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New USC research into how teachers evaluate the mathematical ability of students suggests that white teachers and teachers of color alike have biases that favor white and male students.
The researchers asked two questions: First, when reviewing the work of fictitious students, do teachers' ratings of students' abilities differ depending on the gender or race/ethnicity of students' names? And second, do teachers' own race, gender and educational backgrounds predict their implicit biases?
Study - December - Edition - Educational - Researcher
The study, published in the December 2019 edition of Educational Researcher, found that teachers evaluated students' performance equally along racial and gender lines but assumed that girls—and especially girls of color—had lower math abilities than boys and white boys. According to their findings, the lowest-rated group was always females of color.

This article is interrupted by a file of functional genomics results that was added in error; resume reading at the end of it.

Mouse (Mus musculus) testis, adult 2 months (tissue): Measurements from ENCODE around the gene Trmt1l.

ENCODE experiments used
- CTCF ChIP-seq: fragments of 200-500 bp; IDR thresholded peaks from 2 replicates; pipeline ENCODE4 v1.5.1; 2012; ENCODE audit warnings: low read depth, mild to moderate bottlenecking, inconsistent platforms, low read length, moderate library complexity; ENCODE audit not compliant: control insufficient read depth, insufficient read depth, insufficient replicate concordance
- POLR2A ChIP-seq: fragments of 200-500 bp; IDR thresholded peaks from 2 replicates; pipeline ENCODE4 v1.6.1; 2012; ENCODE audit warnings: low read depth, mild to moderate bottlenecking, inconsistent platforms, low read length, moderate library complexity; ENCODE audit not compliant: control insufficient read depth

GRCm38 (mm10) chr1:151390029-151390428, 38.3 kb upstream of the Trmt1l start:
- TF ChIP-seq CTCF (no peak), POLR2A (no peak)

"Our study suggests that even teachers affected by harmful stereotypes are not free of bias," said lead author Yasemin Copur-Gencturk, assistant professor of education at the USC Rossier School of Education. "The findings suggest that implicit stereotypical messages people may have received throughout their lives could lead them to internalize these messages."
Study - Researchers - Math - Problems - Decade
To conduct the study, the researchers selected math problems from across a decade of National Assessment of Educational Progress (NAEP) tests and surveyed middle school students for answers that included both the solution to the problem and the reasoning for that solution. Those answers were then assigned randomized combinations of student names associated with black, Hispanic and white girls and boys. All participating teachers then rated the same student work.
The results indicated that teachers evaluated the correctness of students' solutions evenly, regardless of a student's assigned gender or race/ethnicity. However, analysis of teachers' ratings of students' mathematical abilities—based on each student's stated reasoning—revealed biases for partially correct and incorrect responses.
Study - Names - Teachers - Teachers - Color—than
The study found that white-sounding names were rated significantly higher—both by white teachers and by teachers of color—than those of...
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